The Search for Boobies in the Galapagos Islands

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Their famous courtship dance, large colorful webbed feet and unforgettable name will help ensure you don’t miss these three distinctive species of boobies when you visit the Galapagos.

The name booby comes from the Spanish word bobo, meaning “clown” or “fool”, because these seabirds appear clumsy on land. Despite seeming clumsy they are extremely graceful in the air and fierce hunters.

blue footed booby Galapagos Islands

ECUADOR, Galapagos, Blue footed Boobies on the rocks at North Seymour Island

Blue Footed Booby

Along a hike in the Galapagos you will look to your right and see a pair of bright blue feet that belong to the famous blue footed booby. Over 70% of the world’s population of blue-footed boobies live in the Galapagos Islands.

Their webbed feet are not only used to attract a mate, but they indicate the level of health and nourishment of the booby. Males and younger birds tend to have lighter feet, while females have darker blue feet.

Suddenly, you see the booby take flight and plunge into the ocean to catch their food. They dive into the water at speeds up to 60 mph, and can go as deep as 80 feet below the surface.  In order to dive and catch fish the blue footed boobies have permanently closed nostrils and breathe through the corners of their mouths.

Most famously, everyone who arrives in the Islands wants to see the blue footed booby dance. Have your video cameras ready as they strut around each other lifting and showing off their feet one at a time, pointing their heads and bills to the sky with their wings spread wide.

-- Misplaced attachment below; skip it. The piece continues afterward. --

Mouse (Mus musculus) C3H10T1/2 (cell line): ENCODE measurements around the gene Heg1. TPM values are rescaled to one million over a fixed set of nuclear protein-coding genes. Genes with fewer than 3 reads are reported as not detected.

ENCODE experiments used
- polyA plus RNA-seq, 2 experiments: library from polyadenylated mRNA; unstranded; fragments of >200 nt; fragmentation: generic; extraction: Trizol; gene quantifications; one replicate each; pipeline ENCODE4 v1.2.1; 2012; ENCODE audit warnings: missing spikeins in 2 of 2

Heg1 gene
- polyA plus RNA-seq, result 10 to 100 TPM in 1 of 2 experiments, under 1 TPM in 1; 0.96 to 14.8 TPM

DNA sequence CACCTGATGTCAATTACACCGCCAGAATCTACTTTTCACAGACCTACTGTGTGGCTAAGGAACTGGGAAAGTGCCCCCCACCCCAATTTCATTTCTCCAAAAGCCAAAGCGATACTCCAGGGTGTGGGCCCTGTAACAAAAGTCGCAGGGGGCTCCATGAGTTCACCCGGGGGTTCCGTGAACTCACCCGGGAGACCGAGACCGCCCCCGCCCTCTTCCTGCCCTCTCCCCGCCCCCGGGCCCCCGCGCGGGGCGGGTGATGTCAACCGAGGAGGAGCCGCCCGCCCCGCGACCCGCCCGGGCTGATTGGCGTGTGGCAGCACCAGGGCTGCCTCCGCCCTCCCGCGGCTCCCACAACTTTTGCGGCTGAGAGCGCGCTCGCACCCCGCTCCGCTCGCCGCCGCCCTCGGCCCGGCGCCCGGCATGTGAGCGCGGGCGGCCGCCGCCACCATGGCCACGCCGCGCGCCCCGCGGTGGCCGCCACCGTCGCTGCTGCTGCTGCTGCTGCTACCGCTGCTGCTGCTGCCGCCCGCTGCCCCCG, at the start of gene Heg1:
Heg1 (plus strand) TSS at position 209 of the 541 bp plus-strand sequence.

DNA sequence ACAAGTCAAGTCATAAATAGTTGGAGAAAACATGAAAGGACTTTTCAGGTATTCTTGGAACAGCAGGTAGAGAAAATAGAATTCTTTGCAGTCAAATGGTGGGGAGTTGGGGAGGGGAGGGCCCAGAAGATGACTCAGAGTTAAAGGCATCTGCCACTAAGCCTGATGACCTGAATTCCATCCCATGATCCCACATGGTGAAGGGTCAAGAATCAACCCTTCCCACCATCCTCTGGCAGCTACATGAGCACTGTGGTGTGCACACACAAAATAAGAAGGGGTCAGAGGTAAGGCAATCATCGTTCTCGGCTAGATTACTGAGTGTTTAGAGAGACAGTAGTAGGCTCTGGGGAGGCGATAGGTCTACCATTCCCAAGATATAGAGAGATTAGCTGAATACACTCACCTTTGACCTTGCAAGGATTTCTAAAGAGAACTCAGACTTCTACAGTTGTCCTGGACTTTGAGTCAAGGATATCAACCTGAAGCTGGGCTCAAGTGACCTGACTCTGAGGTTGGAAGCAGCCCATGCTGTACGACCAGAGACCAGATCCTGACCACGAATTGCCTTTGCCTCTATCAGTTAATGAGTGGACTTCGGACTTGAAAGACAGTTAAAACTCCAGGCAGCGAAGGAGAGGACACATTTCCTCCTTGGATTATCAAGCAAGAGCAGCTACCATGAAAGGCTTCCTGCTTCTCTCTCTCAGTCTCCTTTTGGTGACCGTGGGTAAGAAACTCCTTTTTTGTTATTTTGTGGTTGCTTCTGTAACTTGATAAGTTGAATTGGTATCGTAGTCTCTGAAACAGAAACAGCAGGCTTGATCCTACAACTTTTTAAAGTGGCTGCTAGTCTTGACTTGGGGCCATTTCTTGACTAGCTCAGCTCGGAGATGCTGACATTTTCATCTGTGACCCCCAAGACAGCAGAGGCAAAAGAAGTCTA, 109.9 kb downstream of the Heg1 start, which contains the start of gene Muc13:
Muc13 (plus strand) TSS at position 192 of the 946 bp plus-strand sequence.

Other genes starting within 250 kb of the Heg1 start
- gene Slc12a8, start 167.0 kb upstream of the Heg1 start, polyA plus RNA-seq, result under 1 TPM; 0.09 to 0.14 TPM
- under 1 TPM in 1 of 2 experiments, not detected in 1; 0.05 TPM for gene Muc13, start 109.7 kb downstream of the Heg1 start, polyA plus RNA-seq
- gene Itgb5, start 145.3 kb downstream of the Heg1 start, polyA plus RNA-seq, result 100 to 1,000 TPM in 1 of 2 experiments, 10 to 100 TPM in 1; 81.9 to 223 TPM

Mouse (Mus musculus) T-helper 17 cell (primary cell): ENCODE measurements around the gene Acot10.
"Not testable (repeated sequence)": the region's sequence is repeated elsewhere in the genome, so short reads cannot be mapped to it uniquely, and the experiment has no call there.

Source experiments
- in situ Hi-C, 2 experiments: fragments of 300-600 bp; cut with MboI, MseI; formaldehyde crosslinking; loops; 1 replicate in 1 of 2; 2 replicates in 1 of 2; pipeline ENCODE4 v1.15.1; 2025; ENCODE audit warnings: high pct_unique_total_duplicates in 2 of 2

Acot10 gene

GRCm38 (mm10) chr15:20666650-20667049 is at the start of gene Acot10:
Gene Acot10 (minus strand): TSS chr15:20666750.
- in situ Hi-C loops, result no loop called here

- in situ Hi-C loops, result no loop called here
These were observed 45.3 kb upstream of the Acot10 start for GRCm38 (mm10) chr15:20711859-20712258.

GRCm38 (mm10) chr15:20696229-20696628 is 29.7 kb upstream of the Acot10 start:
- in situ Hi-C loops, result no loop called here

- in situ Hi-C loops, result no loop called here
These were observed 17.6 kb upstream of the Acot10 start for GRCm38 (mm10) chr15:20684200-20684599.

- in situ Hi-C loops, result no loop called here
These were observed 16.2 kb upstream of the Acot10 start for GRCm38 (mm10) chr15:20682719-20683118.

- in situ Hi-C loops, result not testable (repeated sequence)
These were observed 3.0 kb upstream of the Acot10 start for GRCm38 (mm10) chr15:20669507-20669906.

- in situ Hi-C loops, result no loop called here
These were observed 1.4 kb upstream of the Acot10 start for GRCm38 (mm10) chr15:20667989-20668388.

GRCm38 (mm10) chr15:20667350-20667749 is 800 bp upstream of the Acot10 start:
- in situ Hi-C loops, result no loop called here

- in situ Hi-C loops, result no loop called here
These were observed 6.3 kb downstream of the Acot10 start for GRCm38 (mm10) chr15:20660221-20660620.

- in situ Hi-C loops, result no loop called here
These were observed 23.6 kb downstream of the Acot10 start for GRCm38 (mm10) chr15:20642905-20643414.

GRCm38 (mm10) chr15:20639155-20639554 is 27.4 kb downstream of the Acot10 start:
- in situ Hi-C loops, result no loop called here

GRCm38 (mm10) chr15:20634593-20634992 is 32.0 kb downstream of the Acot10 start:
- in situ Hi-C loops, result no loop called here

red footed booby in the Galapagos Islands

Red Footed Booby

Your eyes won’t only be drawn to the bright red feet of the red footed booby. Their bills are a beautiful sky-blue color with a pink shade between their eyes and around their chin. They are the smallest of the three boobies, and due to their size they fall prey to the Galapagos Hawk.

When you are looking for red footed boobies nests, don’t look on the ground where both the blue footed and Nazca boobies build their nests, instead these boobies build their nests in the trees. You will also find they only lay one egg at a time, while the other two booby species lay two or three. Once red footed boobies have laid the egg, both parents will sit and incubate it for 44 – 46 days.

Nazca masked booby with baby, Punta Suarez, Isla Espanola, Galapagos Islands, Ecuador., Punta Suarez, Isla Espanola, Galapagos Islands, Ecuador., Punta Suarez, Isla Espanola, Galapagos Islands, Ecuador.

Nazca masked booby with baby, Punta Suarez, Isla Espanola, Galapagos Islands, Ecuador.

Nazca Booby

Unlike the brightly colored feet of their counter parts, the Nazca Booby doesn’t have bright red or blue webbed feet, but they do have a pure white head and neck with a black face, giving it the appearance of a mask.

Don’t be surprised if you see an egg that has been kicked out of its nest. Nazca Boobies are known for practicing “siblicide”. Females lay two eggs several days apart. If both eggs hatch, the older one pushes the younger one out of the nest. Rarely is that baby bird adopted by another bird, this second egg is typically left to die of thirst or cold. This is not dependent on food supply and the parents do not interfere with the practice.

The Nazca Boobies are the largest of the three, and were once thought to be a part of the masked booby species, but now are in their own category. The main way to tell the two apart is the Nazca boobies have an orange/reddish bill color and masked boobies have a yellow bill.


Which booby are you most looking forward to seeing when you visit the Galapagos?